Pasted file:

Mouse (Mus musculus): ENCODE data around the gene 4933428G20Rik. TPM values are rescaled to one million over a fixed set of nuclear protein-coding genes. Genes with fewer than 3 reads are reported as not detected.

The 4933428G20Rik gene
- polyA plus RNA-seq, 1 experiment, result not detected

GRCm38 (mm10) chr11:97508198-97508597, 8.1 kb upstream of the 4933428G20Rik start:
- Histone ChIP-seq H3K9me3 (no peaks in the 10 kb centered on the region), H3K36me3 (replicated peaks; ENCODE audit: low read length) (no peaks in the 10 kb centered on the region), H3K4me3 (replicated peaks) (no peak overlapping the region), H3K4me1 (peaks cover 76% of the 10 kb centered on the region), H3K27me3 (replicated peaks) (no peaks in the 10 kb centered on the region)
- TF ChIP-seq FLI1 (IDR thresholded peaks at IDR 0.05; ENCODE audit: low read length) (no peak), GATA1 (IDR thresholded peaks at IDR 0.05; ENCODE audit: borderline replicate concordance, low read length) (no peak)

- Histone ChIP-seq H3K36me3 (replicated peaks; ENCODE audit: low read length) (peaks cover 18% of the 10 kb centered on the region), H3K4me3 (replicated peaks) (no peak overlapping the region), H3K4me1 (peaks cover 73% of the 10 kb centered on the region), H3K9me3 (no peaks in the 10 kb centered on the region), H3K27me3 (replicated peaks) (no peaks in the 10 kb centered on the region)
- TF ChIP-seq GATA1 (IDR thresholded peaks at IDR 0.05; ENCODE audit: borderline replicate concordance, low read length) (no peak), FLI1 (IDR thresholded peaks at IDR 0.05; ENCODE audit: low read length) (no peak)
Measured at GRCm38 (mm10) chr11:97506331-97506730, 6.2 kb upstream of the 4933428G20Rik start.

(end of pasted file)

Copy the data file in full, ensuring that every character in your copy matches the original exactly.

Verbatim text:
Mouse (Mus musculus): ENCODE data around the gene 4933428G20Rik. TPM values are rescaled to one million over a fixed set of nuclear protein-coding genes. Genes with fewer than 3 reads are reported as not detected.

The 4933428G20Rik gene
- polyA plus RNA-seq, 1 experiment, result not detected

GRCm38 (mm10) chr11:97508198-97508597, 8.1 kb upstream of the 4933428G20Rik start:
- Histone ChIP-seq H3K9me3 (no peaks in the 10 kb centered on the region), H3K36me3 (replicated peaks; ENCODE audit: low read length) (no peaks in the 10 kb centered on the region), H3K4me3 (replicated peaks) (no peak overlapping the region), H3K4me1 (peaks cover 76% of the 10 kb centered on the region), H3K27me3 (replicated peaks) (no peaks in the 10 kb centered on the region)
- TF ChIP-seq FLI1 (IDR thresholded peaks at IDR 0.05; ENCODE audit: low read length) (no peak), GATA1 (IDR thresholded peaks at IDR 0.05; ENCODE audit: borderline replicate concordance, low read length) (no peak)

- Histone ChIP-seq H3K36me3 (replicated peaks; ENCODE audit: low read length) (peaks cover 18% of the 10 kb centered on the region), H3K4me3 (replicated peaks) (no peak overlapping the region), H3K4me1 (peaks cover 73% of the 10 kb centered on the region), H3K9me3 (no peaks in the 10 kb centered on the region), H3K27me3 (replicated peaks) (no peaks in the 10 kb centered on the region)
- TF ChIP-seq GATA1 (IDR thresholded peaks at IDR 0.05; ENCODE audit: borderline replicate concordance, low read length) (no peak), FLI1 (IDR thresholded peaks at IDR 0.05; ENCODE audit: low read length) (no peak)
Measured at GRCm38 (mm10) chr11:97506331-97506730, 6.2 kb upstream of the 4933428G20Rik start.